India´s hidden swim gem: revolutionary origins & community service

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In March 2018, the TAGS team and film crew were hosted by the country’s oldest indigenous swimming association, the National Swimming Association (NSA), a little-known swimming gem in Kolkata, to learn about its history and activities, and to discuss the TAGS campaign with staff and students.

The Art Deco headquarters of the National Swimming Association may be just a few miles to the north of the prestigious Calcutta Swimming Club, but they are worlds apart.

While the former caters to the city’s elite, the latter serves its more modest income classes and is a fixture in the community. Located in a popular local park in Hedua, northeast Kolkata, the Club was founded in 1924 and served as India’s first nationwide swim association – Calcutta was the capital of Imperial India at the time.

Politics is never far from the surface of any conversation in Bengal and swimming is no exception. The manager of the NSA, Sanat Ghose, was keen to point out the revolutionary origins of the Association. The first president was none other than Netaji Subhas Chandra Bose, legendary Bengali freedom fighter, revolutionary (and incidentally also former city mayor), and his associates.

Although the original spur for the NSA was a local mass drowning incident, Netaji wished to create a native-led swimming organisation, to counter those established by the British such as the Calcutta Swimming Club, which were only for whites. While the NSA included prominent Englishmen in its leadership, it was dominated by Bengali leaders, including its founder, the illustrious Desh Bandhu Chittaranjan Das (another former city mayor).

Although no women are known to have served in leadership positions at the NSA, there are several employed as swim trainers now and the club boasts several female swimmers and divers, some of whom travel long distances for daily training.

The NSA’s main swim facility is not a pool as such, but an extraordinary large open body of water bounded by a purpose-built Art Deco-style concrete structure, complete with diving boards on either end; including a walking/ jogging track around the perimeter. The entire length of the oval-shaped pool is well in excess of 100m.

The water is river-fed from the nearby Hooghly and free-flowing when the facility is in season. At the time of our visit, the pool was fully drained as it is only in season from April to December, and drained for maintenance in the cooler winter months.

In the off-season, training does not stop and the NSA’s swimmers and divers keep up their fitness levels with daily exercise sessions. A small indoor pool is currently being renovated as a baby & toddler swim facility. When asked about their aspirations, most students spoke of wanting to do well at the state level, with some aspiring to national-level glory. The Olympics were seen as a dream too far.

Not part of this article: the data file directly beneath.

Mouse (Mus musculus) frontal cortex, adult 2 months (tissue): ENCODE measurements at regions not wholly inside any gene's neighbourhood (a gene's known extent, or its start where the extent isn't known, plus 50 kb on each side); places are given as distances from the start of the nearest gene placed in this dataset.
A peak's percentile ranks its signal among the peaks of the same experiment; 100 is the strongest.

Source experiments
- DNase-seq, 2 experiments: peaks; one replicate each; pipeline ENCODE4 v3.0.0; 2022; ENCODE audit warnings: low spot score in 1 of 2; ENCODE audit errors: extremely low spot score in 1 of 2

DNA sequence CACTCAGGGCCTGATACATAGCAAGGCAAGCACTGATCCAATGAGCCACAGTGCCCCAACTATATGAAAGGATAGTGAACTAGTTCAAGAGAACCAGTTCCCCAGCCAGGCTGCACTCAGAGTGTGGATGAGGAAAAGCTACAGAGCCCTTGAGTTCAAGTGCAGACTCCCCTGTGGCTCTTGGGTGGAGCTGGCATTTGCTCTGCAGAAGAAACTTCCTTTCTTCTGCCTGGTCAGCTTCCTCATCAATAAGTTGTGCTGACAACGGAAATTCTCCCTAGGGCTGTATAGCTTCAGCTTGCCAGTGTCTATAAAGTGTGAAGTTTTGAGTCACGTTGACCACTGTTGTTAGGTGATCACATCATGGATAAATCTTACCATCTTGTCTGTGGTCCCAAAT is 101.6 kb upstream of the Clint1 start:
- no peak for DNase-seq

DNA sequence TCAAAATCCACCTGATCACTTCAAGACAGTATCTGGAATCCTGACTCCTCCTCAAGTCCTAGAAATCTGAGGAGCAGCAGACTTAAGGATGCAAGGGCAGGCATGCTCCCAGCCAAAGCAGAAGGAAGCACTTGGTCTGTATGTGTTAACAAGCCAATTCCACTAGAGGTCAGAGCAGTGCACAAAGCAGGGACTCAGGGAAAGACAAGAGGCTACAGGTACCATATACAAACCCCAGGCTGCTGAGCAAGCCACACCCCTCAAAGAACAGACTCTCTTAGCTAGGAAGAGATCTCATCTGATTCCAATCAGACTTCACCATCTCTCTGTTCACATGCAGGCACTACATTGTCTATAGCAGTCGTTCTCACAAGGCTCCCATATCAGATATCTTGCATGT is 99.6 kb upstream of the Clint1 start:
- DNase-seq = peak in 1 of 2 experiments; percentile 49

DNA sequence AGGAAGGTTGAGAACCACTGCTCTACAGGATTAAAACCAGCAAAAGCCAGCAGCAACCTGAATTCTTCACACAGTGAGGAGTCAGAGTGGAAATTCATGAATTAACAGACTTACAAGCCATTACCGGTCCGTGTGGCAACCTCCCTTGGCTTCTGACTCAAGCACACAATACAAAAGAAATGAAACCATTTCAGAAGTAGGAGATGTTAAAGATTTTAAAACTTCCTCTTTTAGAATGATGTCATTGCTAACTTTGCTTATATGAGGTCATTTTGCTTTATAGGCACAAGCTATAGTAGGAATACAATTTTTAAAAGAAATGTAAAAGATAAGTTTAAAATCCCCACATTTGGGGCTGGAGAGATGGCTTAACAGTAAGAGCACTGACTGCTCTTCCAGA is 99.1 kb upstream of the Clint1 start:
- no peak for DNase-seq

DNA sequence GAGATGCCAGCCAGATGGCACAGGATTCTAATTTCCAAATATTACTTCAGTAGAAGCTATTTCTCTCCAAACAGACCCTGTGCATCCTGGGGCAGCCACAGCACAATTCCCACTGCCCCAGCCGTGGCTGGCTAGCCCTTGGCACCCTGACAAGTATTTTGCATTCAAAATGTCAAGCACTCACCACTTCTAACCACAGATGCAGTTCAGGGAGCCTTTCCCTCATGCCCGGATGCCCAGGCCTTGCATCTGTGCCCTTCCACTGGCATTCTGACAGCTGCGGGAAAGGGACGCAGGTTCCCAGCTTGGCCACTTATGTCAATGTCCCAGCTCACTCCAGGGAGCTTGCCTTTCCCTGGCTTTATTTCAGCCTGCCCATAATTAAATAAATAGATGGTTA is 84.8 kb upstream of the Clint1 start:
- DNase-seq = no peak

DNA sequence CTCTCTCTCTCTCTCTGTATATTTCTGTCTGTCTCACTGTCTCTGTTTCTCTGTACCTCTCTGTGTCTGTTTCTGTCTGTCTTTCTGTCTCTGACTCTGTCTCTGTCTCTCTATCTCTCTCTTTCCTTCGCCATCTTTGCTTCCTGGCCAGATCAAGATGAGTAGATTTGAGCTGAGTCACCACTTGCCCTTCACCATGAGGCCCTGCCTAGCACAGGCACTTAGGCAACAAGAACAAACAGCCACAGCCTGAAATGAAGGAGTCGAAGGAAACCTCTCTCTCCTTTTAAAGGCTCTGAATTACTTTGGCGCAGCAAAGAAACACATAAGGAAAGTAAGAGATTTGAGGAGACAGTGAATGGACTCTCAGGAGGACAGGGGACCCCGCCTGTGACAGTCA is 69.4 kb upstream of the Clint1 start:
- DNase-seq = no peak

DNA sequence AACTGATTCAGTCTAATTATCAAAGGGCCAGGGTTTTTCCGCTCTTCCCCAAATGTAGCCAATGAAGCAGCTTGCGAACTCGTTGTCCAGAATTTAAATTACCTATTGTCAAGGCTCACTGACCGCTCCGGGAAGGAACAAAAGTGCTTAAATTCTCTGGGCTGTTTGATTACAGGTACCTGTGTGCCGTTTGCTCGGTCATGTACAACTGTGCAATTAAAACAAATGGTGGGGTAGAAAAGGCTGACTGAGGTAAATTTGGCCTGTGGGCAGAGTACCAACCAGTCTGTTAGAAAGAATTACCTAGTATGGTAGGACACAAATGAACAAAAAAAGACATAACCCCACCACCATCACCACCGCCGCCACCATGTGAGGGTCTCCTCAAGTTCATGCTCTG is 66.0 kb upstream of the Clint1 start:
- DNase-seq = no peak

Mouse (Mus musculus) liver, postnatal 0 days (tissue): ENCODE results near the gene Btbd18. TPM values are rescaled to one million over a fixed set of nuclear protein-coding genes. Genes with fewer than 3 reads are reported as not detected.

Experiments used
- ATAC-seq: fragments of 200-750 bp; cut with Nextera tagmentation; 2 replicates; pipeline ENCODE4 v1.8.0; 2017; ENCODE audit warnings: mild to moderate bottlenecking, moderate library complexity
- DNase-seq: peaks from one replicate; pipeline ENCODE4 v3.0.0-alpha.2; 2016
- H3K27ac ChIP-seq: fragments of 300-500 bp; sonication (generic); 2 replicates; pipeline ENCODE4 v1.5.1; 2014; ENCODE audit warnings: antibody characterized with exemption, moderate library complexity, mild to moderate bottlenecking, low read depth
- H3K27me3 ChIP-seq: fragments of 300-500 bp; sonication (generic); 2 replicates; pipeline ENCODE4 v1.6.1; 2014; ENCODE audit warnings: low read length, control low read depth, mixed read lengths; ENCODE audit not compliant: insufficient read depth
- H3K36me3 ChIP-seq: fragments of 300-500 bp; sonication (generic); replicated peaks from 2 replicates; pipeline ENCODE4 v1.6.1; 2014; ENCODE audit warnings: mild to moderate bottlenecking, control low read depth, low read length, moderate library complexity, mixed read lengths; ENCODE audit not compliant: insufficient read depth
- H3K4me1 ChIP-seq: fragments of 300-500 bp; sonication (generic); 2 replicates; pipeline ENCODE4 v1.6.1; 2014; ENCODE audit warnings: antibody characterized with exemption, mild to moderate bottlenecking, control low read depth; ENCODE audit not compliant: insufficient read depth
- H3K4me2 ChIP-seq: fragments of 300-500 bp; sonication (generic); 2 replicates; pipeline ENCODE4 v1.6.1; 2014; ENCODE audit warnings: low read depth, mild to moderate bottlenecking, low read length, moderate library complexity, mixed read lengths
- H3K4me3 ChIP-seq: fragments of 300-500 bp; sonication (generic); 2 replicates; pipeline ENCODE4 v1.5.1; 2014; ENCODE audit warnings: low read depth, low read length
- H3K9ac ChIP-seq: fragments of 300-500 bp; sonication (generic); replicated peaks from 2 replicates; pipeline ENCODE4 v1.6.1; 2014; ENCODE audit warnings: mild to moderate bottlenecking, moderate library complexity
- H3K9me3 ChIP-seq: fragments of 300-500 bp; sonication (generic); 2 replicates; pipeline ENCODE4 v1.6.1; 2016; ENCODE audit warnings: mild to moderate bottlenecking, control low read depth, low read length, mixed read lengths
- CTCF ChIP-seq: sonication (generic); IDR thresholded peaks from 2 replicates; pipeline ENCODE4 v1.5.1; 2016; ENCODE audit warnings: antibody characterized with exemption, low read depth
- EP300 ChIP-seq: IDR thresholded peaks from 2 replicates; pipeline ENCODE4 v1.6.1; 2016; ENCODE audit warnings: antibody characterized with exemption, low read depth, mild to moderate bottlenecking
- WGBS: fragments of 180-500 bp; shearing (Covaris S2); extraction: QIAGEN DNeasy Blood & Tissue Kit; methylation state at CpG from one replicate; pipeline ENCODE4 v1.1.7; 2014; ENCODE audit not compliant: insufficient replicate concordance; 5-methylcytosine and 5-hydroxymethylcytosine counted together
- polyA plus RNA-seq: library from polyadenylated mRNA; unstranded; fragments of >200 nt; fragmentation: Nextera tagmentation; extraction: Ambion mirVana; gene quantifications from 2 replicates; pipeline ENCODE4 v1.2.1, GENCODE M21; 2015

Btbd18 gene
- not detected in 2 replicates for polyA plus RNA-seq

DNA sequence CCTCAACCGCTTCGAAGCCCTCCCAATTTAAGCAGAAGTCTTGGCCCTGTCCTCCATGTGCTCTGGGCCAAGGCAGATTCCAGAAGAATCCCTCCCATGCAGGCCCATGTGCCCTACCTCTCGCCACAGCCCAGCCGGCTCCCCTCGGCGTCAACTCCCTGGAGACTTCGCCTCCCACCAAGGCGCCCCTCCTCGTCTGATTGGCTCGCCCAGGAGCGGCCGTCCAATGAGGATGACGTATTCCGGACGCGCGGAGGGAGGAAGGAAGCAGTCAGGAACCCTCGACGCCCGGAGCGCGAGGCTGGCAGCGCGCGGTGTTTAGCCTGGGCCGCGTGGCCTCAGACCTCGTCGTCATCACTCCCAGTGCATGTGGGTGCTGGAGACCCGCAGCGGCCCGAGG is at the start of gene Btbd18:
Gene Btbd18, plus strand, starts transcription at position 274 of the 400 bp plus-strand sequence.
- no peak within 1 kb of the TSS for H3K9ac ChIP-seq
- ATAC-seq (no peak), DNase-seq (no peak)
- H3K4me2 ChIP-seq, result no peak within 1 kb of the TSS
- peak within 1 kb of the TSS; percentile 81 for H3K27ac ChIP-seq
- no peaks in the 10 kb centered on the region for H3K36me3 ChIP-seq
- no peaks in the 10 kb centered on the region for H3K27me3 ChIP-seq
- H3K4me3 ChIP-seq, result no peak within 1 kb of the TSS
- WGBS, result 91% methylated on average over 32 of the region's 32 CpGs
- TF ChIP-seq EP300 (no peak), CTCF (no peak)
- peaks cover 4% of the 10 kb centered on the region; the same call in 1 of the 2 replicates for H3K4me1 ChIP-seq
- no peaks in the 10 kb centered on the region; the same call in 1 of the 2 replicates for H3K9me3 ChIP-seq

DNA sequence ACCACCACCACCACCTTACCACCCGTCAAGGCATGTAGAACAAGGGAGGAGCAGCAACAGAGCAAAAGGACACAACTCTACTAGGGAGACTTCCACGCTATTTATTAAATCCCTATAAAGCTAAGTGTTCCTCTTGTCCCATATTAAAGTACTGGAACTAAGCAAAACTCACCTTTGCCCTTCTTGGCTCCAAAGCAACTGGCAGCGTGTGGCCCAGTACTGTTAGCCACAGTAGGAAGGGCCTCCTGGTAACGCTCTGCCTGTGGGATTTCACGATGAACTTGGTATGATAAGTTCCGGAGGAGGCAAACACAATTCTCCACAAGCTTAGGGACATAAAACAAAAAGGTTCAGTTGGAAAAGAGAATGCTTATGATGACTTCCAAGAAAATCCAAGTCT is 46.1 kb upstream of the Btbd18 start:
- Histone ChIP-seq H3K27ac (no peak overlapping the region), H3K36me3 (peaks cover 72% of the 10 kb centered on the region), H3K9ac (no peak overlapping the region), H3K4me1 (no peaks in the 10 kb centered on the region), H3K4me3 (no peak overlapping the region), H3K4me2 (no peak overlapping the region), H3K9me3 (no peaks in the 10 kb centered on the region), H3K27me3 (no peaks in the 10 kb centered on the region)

The NSA is a community-supported swimming club with a riveting and important place in the history of swimming in India. It provides subsidised swimming lessons for the low-income, and manages to reach the city’s more under-privileged communities. It has served the local population since 1924 and plays a key role in youth development and public health, through its swim lessons and year-round fitness provision. It is attuned to the need to attract and retain girl students and female swim coaches, if greater gender balance is to be achieved.

Although modestly supported by the local government, it receives no corporate sponsorship and is not on the radar of any of the city’s large corporate houses. This is a shame, but also an opportunity.

Since 2013, India has introduced a CSR cess, or tax, on India’s large companies, requiring them to use 2% of the company’s average net profit on corporate social responsibility (CSR) activities. This could be an ideal vehicle to support community organisations such as the National Swimming Association, and help diversify their income streams.

Corporate sponsorship could be tied to specific outcomes, such as improved access for vulnerable groups, greater professionalization, enhanced championship performance or gender metrics. If India is to improve its pitiable ranking in the Olympic league tables, new thinking is needed and swimming could be a good bet.

Kolkata has a unique swim culture. One that deserves wider recognition and support. There may well be a budding Olympian in the NSA pool in Hedua. She may well be India’s first gold medallist in swimming or diving. Who is to say?

We will never know unless greater upstream funding is provided to organisations at the heart of our communities such as the NSA, which train and nurture such talent. The opportunity for India Inc. and others is clear. The invitation open. Who will be the first in line?

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